Not many holidays require emergency rescue within the first 24 hours, but our boating break on the Norfolk Broads is special in many ways.
One minute we’re pootling along in our hired motor cruiser. Moments later… clunk! Our boat halts at an ominous tilt. I race to the top deck with my daughter, Hannah, 16, and son, Gabriel, 18.
‘We’re stuck,’ says my husband, Marc, looking sheepish. We’re marooned on a sandbank, warning buoys misinterpreted. No reversing or thrusting can shift us, so I dial the Broads equivalent to 999.
Jo Kessel and her family hire a boat and explore the 200-mile, seven-river network of tranquil, navigable waterways of the Norfolk Broads. Along their way, they spy the ‘showstopping’ Berney Arms windmill (above, file photo)
Pictured is Jo and her daughter Hannah on board their hire boat — an eight-berth, 42ft pleasure craft
Until this point, the trip had been plain sailing. At Brundall, near Norwich, we’d picked up our hire boat — an eight-berth, 42 ft pleasure craft which squeezed in plenty without feeling cramped, including three bedrooms, three bathrooms and a well-equipped galley kitchen.
Skipper Gareth supervised a test spin, then declared us fit to go. Little did he know…
Nobody fancied cooking so, after exploring eastwards for a while, we moored for the night outside a thatch-roofed tavern where we headed for drinks and burgers.
In the morning we were greeted by swans gliding around and a sunrise so strong the river steamed and sparkled under its glare.
This 200-mile, seven-river network of tranquil, navigable waterways is split into north and south (we’re in the latter) and crisscrossed by marshes and farmland. Otters are thriving and birdlife is tuneful.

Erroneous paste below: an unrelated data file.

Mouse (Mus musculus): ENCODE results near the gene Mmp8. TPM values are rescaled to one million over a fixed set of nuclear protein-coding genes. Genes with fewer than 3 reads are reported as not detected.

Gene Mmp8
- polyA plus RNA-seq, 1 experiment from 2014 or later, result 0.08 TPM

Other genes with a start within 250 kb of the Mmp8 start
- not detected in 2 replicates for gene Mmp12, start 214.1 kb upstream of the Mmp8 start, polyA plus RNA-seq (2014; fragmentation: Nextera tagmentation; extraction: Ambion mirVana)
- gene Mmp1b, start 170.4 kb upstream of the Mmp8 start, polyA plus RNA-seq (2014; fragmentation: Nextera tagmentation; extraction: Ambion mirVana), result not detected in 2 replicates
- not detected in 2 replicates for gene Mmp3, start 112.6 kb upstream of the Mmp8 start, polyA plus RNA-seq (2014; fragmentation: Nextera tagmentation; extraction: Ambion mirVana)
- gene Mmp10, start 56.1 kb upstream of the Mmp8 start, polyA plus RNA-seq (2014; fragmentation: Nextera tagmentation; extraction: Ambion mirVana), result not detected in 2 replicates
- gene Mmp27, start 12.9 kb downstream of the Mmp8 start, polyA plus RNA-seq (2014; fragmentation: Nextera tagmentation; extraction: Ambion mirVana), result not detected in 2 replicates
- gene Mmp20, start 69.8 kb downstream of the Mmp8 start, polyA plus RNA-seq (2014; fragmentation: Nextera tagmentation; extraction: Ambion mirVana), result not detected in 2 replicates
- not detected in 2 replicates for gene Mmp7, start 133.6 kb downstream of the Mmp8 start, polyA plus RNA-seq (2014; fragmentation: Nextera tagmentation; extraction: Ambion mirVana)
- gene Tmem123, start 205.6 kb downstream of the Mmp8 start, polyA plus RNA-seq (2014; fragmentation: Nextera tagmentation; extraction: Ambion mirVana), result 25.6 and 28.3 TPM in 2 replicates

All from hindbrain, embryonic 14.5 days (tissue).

Over-eights are allowed behind the wheel so, as we set off again along the River Yare, we take turns driving, spotting geese, ducks and countless species unfamiliar to us. When a bevy of swans takes flight in formation, their wingspan and speed make them look more like light aircraft than avian.
Jo and her family stop for a picnic beside the ancient flint walls of Burgh Castle, pictured, at the edge of the River Waveney
The swans are a distraction, but they aren’t responsible for the events that lead to my SOS call just minutes later. The lady who answers the phone assures me that help is on the way and I apologise for our idiocy. ‘If it makes you feel better,’ she says, ‘this happens to about 250 people every year.’
Rescue comes within minutes in the form of a Broads ranger, who banks sharply to create a massive wave which he hopes will dislodge us. When that doesn’t work, he calls in the cavalry: a tow boat.
Despite being a quarter of the size of our motor cruiser, it frees us in seconds. We thank our saviours profusely and move on.
There are windmills ‘at every twist and turn’ of the Norfolk Broads’ waterways, ‘most built in the late 1800s to drain the marsh water’. Above is the area’s Brograve Windmill
A boat sleeping four with Broom Boats costs from £955 for a week (01603 712334, broomboats.com).
Burgh Castle is where we’d been heading, the site of a 3rd-century Roman shore fort at the edge of the River Waveney and on Angles Way, a 93-mile footpath which trails from Great Yarmouth to Thetford. We moor and climb to the fort’s remains, then picnic beside the ancient flint walls.
From here, binoculars help identify peacock butterflies fluttering from hedgerows, and orange-beaked oystercatchers down by the water.
The beauty of captaining your own craft is that you can stop whenever and wherever you like. That night we moor in the south Broads hub of Reedham and head for the chippy.
With a 5 mph speed limit on the water, this is life in the slow lane. Passers-by wave. It’s all smiles.
The windmills are particularly captivating. They’re at every twist and turn, most built in the late 1800s to drain the marsh water.
Berney Arms is one of the showstoppers, but Hardley Mill is fully restored and you can climb to the top. Built in 1874, the 43 ft mill leans like the tower of Pisa and, while the steps up are a bit rickety, it’s worth it for the view.
The trip ends with a lunch of barbecue ribs at a bustling, waterside pub. Our table is the perfect vantage point for watching other skippers moor up. Turns out we’re not such bad drivers after all.